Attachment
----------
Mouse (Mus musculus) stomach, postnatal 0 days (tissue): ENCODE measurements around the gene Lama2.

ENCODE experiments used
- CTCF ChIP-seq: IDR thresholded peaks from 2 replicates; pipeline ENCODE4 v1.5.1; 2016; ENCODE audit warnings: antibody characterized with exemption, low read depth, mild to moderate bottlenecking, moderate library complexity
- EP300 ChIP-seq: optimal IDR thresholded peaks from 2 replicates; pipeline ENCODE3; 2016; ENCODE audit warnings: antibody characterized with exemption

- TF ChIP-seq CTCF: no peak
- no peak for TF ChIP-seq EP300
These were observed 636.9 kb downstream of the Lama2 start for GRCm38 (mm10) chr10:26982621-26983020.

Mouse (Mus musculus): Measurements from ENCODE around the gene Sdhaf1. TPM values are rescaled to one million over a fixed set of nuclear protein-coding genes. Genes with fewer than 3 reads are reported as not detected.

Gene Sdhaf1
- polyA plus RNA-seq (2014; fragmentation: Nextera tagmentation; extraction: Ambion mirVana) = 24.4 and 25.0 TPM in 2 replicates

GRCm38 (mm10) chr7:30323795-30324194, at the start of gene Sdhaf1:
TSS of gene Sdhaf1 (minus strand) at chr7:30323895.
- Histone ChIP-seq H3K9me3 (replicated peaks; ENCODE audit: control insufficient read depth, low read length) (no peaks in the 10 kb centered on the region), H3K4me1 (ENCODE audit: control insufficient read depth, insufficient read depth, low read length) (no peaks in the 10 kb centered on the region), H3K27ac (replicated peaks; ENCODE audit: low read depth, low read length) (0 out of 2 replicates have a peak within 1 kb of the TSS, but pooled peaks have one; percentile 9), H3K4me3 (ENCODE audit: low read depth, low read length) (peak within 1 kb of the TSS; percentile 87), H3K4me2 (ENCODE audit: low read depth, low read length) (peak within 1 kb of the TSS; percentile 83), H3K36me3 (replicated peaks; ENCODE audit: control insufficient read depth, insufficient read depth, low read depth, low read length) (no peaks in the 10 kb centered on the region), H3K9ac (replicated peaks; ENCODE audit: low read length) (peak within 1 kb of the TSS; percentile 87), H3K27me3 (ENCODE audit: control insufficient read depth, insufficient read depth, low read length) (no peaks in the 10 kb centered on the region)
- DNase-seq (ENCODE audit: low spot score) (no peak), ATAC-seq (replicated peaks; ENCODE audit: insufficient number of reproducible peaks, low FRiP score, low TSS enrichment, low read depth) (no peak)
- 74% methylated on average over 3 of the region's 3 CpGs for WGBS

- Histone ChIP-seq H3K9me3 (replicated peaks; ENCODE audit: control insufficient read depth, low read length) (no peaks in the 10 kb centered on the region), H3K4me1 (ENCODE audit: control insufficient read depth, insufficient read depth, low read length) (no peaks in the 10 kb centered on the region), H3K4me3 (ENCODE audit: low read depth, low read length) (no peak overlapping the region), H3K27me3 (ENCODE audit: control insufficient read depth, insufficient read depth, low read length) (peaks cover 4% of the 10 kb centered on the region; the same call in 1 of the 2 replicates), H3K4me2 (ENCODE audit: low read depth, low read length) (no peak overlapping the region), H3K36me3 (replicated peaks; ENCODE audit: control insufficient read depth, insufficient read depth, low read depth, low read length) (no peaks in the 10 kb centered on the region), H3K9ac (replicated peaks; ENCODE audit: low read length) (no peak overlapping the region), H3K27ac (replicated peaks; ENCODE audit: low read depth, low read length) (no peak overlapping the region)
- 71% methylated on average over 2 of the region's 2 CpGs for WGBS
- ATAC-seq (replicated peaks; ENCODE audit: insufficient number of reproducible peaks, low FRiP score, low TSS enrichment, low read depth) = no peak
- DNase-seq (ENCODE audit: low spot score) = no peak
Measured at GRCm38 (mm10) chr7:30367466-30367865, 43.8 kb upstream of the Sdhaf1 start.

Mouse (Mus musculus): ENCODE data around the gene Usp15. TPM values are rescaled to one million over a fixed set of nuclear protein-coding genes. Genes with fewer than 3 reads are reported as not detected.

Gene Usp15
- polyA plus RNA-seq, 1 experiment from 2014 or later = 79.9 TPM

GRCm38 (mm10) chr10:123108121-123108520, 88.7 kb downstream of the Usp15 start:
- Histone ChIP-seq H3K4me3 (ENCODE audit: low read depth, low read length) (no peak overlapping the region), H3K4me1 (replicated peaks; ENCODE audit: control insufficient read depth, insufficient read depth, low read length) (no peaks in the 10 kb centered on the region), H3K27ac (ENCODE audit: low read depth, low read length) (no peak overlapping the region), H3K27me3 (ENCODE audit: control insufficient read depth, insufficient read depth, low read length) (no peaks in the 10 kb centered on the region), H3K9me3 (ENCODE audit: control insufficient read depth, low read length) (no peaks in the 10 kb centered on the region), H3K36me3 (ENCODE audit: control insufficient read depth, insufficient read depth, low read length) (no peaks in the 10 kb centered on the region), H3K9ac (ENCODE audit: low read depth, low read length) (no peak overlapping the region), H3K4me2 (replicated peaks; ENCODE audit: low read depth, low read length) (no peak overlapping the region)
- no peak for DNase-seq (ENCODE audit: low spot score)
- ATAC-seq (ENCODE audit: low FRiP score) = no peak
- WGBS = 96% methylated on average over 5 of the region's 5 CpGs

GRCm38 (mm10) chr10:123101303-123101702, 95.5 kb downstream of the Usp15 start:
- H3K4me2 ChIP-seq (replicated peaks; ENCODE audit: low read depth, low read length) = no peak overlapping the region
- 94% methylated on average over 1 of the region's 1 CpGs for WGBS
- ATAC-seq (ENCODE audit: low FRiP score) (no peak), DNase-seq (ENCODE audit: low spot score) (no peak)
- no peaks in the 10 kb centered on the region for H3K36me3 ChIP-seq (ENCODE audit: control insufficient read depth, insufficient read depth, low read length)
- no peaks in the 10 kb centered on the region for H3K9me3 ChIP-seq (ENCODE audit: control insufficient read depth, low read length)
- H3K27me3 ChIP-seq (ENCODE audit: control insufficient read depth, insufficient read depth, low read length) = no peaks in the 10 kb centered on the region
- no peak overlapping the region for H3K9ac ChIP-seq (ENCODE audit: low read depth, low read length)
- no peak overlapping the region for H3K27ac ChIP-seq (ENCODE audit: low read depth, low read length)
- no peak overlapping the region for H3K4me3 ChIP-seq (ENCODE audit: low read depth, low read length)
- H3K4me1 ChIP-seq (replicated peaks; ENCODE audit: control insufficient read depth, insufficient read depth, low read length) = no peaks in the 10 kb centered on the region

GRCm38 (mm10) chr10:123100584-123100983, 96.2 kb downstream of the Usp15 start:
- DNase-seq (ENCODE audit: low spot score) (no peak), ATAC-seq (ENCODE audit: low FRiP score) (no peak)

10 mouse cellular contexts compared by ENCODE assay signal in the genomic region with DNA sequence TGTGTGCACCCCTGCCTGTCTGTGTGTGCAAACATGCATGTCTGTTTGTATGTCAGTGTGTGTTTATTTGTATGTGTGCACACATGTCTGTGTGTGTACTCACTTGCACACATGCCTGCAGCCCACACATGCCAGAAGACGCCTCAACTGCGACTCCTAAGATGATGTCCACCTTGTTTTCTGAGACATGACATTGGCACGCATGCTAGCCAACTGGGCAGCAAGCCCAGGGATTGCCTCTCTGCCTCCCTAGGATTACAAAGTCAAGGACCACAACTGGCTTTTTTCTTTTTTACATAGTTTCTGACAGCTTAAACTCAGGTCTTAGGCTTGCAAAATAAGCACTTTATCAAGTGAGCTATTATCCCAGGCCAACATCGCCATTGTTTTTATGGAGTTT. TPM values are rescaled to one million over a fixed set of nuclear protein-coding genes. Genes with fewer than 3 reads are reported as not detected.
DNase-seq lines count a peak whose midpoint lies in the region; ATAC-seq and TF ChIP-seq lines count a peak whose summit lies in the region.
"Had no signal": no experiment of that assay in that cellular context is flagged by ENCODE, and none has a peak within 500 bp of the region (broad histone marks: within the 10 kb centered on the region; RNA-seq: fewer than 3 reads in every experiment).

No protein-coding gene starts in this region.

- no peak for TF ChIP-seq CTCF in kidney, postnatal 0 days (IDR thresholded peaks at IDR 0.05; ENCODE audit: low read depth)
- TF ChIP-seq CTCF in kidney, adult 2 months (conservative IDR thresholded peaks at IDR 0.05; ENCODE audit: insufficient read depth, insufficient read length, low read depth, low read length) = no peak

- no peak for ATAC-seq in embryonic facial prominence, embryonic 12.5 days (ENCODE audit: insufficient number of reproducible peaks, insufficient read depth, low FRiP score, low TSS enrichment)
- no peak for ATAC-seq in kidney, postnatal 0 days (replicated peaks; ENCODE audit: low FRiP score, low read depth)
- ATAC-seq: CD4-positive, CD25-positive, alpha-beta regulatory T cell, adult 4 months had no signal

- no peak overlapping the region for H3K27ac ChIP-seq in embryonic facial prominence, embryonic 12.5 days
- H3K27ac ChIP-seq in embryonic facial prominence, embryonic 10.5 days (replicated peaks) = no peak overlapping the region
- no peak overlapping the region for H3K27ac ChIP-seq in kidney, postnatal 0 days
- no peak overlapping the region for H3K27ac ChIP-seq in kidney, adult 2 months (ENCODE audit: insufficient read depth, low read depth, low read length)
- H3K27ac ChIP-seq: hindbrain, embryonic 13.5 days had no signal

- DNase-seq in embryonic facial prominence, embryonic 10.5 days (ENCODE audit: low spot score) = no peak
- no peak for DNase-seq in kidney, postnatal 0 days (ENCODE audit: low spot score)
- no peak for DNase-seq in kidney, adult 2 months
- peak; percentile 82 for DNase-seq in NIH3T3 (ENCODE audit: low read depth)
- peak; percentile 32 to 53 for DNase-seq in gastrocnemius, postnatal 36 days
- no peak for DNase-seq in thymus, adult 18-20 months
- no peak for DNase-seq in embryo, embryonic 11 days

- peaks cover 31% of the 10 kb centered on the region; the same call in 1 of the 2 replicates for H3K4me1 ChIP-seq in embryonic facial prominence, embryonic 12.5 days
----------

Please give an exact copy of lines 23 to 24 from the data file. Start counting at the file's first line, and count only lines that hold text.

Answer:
- polyA plus RNA-seq, 1 experiment from 2014 or later = 79.9 TPM

GRCm38 (mm10) chr10:123108121-123108520, 88.7 kb downstream of the Usp15 start: